situation, that somehow does not translate into real-world social
dynamics. Milgram rightly dismissed all such explanations that had been
advanced up to the time of his final writings, and very likely would
have dismissed all subsequent ones, for two simple reasons: Any
effective authority figure in the real world always finds ways to
justify imposing his or her will on underlings. The underlings who obey
authoritative commands in the real world always find rationales for
their obedience. In most prominent real-world cases of destructive
obedience that have been compared (or discompared) to the Milgram
studies, the authorities were able to call upon a social rationale for
their commands that was at least as strong as or stronger than that
available to any psychological experimenter. In addition, they were
often able to promise their followers much greater rewards for
obedience and punishments for disobedience.
Stanley Milgram's research on obedience tapped into psychological
processes that ranked as neither new nor extreme in the history of
human behavior. A "crucial issue of our time," perhaps the crucial
issue, obedience unfortunately remains. Though Milgram was proud that
his studies were "the first efforts to understand this phenomenon in an
objective, scientific manner," he did not want them to be the last.
This issue of the Journal of Social Issues gives strong evidence that
the efforts of other researchers to expand upon his groundbreaking work
will continue unabated.
Baumrind, D. (1964). Some thoughts on ethics of research: After reading
Milgram's "Behavioral Study of Obedience." American Psychologist, 19,
Beauchamp, T. L., Faden, R. R., Wallace, R. J., Jr., & Walters, L.
(Eds.). (1982). Ethical issues in social science research. Baltimore,
MD: Johns Hopkins University Press.
Blass, T. (1991). Understanding behavior in the Milgram obedience
experiment: The role of personality, situations, and their
interactions. Journal of Personality and Social Psychology, 60, 398-413.
Elms, A. C., & Milgram. S. (1965). Personality characteristics
associated with obedience and defiance toward authoritative command.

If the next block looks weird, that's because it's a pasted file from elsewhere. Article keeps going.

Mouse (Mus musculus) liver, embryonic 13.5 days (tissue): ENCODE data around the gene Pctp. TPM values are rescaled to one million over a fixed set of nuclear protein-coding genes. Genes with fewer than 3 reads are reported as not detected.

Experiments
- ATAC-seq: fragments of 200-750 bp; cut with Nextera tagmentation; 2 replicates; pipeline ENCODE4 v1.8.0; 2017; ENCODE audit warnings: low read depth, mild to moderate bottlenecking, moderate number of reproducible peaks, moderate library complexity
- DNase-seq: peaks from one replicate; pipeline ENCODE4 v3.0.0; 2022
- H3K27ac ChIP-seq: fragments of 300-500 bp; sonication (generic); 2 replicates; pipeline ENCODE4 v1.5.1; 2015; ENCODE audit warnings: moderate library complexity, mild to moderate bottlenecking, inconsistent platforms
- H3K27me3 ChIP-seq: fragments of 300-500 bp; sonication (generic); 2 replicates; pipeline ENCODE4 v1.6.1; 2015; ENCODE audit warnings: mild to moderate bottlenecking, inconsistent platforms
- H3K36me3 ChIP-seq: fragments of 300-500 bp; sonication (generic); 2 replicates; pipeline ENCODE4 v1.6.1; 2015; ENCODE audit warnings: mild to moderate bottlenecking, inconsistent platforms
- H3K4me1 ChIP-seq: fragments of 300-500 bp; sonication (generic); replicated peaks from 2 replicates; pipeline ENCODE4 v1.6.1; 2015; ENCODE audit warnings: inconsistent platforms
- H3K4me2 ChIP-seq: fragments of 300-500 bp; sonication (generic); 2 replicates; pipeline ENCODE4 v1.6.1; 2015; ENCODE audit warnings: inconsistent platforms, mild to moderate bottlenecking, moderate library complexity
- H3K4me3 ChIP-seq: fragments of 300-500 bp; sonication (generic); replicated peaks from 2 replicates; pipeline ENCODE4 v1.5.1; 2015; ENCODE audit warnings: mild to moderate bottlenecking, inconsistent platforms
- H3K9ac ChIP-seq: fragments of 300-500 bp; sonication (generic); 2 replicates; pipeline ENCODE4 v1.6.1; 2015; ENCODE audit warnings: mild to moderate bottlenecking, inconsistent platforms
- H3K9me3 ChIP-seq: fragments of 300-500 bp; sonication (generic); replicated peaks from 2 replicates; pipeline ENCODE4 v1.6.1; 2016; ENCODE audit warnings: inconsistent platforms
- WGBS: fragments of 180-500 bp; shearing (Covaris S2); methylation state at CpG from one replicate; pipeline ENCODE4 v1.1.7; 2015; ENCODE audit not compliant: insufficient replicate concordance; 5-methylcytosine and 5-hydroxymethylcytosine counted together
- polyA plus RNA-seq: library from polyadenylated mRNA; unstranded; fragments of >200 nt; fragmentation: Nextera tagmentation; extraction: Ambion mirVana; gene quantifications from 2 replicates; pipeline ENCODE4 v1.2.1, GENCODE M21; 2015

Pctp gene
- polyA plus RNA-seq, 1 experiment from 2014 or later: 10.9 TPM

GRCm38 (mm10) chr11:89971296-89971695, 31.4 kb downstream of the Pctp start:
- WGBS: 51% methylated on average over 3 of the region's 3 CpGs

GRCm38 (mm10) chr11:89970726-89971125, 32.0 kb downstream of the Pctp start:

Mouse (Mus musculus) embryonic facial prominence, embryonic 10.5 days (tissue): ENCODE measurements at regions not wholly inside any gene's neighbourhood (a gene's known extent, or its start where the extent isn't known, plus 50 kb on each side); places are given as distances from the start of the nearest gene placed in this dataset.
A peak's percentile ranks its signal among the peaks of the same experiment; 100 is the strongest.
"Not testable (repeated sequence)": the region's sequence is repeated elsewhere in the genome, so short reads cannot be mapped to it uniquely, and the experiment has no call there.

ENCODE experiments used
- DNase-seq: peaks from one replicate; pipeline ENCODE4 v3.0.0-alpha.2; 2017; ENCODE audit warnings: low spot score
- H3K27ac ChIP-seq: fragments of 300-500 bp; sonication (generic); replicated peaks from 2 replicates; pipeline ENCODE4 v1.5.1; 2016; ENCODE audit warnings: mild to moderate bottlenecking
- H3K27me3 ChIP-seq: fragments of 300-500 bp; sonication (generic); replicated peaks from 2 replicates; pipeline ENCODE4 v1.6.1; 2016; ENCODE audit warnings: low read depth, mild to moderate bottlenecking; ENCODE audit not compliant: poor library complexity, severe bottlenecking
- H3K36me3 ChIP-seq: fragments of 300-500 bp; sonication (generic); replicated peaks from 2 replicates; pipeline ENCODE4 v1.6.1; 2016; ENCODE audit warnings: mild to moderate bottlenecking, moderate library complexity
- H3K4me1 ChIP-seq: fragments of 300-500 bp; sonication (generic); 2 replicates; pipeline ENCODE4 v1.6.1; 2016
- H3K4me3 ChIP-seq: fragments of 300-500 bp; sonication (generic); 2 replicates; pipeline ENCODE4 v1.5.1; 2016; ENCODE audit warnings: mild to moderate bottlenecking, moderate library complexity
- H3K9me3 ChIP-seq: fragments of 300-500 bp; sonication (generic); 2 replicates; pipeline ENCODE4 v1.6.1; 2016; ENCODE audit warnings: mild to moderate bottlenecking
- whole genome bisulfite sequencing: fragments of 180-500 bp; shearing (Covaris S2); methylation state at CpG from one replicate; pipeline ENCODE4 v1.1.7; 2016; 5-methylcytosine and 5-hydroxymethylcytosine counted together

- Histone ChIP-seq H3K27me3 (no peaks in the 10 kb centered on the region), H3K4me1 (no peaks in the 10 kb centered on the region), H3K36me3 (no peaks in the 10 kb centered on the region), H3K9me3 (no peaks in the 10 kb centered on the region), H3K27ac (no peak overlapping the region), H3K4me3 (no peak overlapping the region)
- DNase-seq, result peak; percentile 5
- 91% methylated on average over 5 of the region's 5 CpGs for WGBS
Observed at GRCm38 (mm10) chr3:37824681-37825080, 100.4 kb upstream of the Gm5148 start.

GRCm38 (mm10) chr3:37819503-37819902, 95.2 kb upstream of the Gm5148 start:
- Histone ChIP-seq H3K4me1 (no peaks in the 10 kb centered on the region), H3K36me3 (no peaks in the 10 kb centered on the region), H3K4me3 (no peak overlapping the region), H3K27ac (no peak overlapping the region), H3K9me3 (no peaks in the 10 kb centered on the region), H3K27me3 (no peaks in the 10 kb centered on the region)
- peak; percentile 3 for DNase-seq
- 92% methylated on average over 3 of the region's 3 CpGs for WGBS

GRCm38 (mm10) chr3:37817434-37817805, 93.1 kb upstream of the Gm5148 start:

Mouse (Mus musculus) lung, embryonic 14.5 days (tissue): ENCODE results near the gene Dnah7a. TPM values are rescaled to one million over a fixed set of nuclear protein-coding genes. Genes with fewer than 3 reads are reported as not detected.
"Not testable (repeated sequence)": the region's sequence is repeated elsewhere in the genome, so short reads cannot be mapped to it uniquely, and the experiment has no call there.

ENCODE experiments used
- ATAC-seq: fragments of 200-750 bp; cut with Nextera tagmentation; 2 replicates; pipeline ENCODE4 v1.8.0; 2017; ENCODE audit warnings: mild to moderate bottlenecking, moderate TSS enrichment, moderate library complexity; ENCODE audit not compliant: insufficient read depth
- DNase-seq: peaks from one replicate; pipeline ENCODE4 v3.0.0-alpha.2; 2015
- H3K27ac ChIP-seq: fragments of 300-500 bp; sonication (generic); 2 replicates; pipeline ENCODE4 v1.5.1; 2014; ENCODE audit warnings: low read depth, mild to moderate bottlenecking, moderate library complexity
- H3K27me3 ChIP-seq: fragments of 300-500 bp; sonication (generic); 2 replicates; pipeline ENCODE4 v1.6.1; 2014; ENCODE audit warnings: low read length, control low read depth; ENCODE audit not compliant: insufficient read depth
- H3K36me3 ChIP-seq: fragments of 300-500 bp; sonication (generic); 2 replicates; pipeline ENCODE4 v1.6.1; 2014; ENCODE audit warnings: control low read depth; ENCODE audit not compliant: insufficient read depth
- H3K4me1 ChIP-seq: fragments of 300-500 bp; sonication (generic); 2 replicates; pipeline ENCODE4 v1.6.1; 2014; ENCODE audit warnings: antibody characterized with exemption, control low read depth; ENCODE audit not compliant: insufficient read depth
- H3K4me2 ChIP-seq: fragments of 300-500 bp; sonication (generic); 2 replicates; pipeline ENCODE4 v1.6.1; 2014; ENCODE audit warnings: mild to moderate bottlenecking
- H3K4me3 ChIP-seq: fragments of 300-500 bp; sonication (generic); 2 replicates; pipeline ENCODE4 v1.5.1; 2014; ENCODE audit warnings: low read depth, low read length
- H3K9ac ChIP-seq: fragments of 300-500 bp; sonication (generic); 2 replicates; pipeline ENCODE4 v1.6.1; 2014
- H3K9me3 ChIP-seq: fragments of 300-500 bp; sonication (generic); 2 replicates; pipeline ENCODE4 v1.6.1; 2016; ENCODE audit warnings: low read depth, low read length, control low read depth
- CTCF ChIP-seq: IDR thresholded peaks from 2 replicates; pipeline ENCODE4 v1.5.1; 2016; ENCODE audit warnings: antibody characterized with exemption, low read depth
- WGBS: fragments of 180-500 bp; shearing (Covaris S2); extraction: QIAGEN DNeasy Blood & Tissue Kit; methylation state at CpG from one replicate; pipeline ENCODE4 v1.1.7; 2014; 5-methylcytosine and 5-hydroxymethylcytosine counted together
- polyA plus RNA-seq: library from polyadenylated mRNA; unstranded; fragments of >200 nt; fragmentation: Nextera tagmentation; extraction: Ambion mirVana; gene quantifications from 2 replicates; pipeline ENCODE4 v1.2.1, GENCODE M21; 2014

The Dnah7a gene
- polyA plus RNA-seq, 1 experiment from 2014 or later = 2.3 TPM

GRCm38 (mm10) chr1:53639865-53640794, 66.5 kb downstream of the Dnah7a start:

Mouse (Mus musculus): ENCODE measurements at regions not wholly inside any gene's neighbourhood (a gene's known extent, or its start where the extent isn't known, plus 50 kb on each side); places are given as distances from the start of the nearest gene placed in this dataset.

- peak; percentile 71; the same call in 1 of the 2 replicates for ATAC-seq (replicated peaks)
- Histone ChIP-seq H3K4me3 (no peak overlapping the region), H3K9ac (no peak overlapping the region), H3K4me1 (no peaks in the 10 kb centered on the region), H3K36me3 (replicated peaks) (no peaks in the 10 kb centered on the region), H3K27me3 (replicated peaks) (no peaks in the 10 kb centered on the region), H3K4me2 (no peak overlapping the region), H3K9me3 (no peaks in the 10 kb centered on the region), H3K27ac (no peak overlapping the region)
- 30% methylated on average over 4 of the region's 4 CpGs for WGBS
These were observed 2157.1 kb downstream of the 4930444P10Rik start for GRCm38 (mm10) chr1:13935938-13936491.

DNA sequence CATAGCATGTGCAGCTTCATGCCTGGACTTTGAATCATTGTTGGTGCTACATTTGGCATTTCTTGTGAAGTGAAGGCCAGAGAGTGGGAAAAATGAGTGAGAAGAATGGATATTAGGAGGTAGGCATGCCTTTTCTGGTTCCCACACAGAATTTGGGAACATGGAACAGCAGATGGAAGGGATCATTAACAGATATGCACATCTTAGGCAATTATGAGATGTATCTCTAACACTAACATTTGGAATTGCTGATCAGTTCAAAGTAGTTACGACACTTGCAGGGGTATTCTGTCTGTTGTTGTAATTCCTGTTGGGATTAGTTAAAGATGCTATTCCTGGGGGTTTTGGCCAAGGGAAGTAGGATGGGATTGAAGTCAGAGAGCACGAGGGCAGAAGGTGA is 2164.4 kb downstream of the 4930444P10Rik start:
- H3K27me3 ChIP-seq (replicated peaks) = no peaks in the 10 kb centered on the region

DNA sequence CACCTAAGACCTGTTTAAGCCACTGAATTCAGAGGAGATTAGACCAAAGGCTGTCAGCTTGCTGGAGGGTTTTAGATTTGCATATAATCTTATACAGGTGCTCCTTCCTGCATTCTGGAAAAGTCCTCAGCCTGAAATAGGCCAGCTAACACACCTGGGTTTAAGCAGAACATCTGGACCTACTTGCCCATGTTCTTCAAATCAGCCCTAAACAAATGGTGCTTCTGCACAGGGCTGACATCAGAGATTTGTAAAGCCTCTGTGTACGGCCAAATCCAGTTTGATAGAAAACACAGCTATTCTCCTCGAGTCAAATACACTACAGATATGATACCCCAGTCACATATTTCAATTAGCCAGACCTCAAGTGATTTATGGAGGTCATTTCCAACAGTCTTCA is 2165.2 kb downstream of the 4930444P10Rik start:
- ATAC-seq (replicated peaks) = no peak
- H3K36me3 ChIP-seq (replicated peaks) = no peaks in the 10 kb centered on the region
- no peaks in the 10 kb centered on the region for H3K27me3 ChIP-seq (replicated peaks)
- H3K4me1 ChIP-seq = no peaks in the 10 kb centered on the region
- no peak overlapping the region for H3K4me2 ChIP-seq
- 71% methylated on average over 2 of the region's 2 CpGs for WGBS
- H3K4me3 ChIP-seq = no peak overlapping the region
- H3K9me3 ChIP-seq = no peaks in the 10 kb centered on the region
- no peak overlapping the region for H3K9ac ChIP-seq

Journal of Experimental Research in Personality, 1, 282-289.
Milgram. S. (1961). Dynamics of obedience: Experiments in social
psychology. Application for National Science Foundation research grant,
Milgram, S. (1962a). Obedience to authority: Experiments in social
psychology. Application for National Science Foundation grant renewal,
Milgram, S. (1962b). Report to Memory Project subjects. Unpublished manuscript, Yale University.
Milgram, S. (1964). Issues in the study of obedience: A reply to Baumrind. American Psychologist, 19, 848-852.
Milgram, S. (1965a). Obedience [Film]. (Available from the Pennsylvania State University Audiovisual Services.)
Milgram, S. (1965b). Some conditions of obedience and disobedience to authority. Human Relations, 18, 57-76.
Milgram, S. (1965c). Study notes for “Obedience.” (Distributed by the New York University Film Library.)
Milgram, S. (1974). Obedience to authority. New York: Harper & Row.
Orne, M. T., & Holland, C. C. (1968). On the ecological validity of
laboratory deceptions. International Journal of Psychiatry, 6, 282-293.
Originally published in the Journal of Social Issues, Vol. 51, No. 3, 1995, pp. 21-31.
Quotations from unpublished correspondence of Stanley Milgram are used by permission of Alexandra Milgram.
Correspondence regarding this article should be addressed to Alan C.
Elms, Department of Psychology, University of California, Davis,
ALAN C. ELMS, while a graduate student at Yale
University, worked with Stanley Milgram on the first obedience studies
and earned his Ph.D. under the direction of Irving L. Janis. Dr. Elms
did laboratory studies of role-play induced attitude change and
interview studies of right- and left-wing political activists before he
focused his work on psychobiography. He has written Social Psychology
and Social Relevance (1972), Personality in Politics (1976), and
Uncovering Lives: The Uneasy Alliance of Biography and Psychology
(1994). He has taught at Southern Methodist University, has been a
visiting scholar at Trinity College, Dublin, and at Harvard University,
and has been a faculty member at the University of California, Davis,